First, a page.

With endless combinations, Alison experiments with new ones each year, while keeping a steady supply of earrings, pendants, and bracelets in her core tried-and-true collection of colors. These combinations are given names, often island-inspired, by Alison or community youth. However, Alison knows her glass the best by the numbers, largely because the color and look of the glass is unrecognizable as a final product, transformed from its original raw form once it comes out of the 1500-degree kiln.
Not only are her glass combinations recorded, but every customer order is as well. Alison has an extensive card file listing customer names, the date of their visit, and their purchase, allowing for customers to call her and order a matching bracelet for the earrings they purchased their spouse three summers previous. Talk about customer service!
The core of Alison’s creation is not about the color, however, but the energetics and interaction of light through glass. Struggling to call herself a jeweler, despite the physical manifestations of her creations, Alison sees her artistic contributions more in the spirit of the piece and the qualities it embodies.
Part of Vinalhaven’s downtown fabric, Alison has a visible space to share and sell her work, a testament that one can do what they love while making a living. She hopes that it inspires others with similar visions to do the same. The shop is closed when detailed parts of the glass fusing process require her full attention. However, this dynamic will soon change as Alison is building a studio near her home—not only to provide her with a space to focus on her work away from downtown Vinalhaven, but to also host glass-fusing workshops for the year-round and seasonal community.
Smaller shifts to her work have also happened in response to the pandemic. The Island Institute’s Small Business team ran all of its programs virtually, and this allowed her to participate much more. As an island resident, attending in-person workshops and conferences are time commitments and can sometimes be costly with the ferry ride, overnight lodging, and food taken into consideration. These workshops allowed her to think about her business in alternative ways, including reevaluating what is important in her operations. “[The Business for Purpose and Profit workshops] brought me back to beginning, and why I’m doing what I’m doing to create the life I wanted,” said Alison.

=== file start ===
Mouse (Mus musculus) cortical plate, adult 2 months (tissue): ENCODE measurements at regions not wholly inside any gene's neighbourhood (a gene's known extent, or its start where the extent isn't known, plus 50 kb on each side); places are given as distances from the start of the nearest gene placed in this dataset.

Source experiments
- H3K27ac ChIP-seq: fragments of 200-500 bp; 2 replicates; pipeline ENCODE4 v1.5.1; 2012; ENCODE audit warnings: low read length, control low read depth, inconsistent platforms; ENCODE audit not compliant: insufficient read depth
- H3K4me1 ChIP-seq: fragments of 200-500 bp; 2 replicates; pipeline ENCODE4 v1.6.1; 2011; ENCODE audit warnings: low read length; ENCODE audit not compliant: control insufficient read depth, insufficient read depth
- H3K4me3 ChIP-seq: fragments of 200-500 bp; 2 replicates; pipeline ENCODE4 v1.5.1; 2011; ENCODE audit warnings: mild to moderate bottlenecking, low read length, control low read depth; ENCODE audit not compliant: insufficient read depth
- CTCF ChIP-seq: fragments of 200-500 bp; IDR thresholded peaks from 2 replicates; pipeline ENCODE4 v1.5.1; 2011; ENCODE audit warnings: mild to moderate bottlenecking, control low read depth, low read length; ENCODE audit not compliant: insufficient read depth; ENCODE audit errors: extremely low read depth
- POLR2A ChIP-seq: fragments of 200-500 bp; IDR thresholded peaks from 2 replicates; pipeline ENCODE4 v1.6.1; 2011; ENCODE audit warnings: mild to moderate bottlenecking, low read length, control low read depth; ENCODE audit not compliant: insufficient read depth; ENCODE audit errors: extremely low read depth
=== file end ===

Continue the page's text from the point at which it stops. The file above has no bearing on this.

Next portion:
She expressed great appreciation for the Commercial Currents podcast that the Island Institute ran through 2020, which gave small island and coastal business owners the opportunity to share their stories and navigate the challenges of the pandemic together. It also provided access to resources available to help small business owners during this time, including financial support from the Island Institute’s Business Resilience Grants, provided through the Tom Glenn Community Impact Fund. The pandemic has also nudged additional shifts in Alison’s business. To supplement the income not coming in from summer sales, she decided to assist artists in setting up their own websites for online sales. And as it did for many of us, the pandemic also highlighted the importance of focusing on other areas of her life, such as taking the time to catch up with friends and getting outside more.
Alison is a strong advocate for finding the path that feeds you—a path where you can wake up every day and delight in your work. She shares that there hasn’t been a single day is these past 20 years where she’s woken up and bemoaned going to work. That isn’t to say the work has been easy, especially through this past year. However, the fulfillment is worth the trials along the way.
Archipelago, the Island Institute’s store and gallery, showcases Maine artists and makers whose work reflects the beauty and endurance of Maine’s islands and coast. A key element of the Institute’s small business program, Archipelago has provided over $2.5 million in income to artists and makers and advanced the careers of more than 1,500 Maine residents since opening in 2000. In addition, Archipelago staff spend over 400 hours a year mentoring artists to help increase their skills and knowledge for running arts-based small businesses. Learn more here.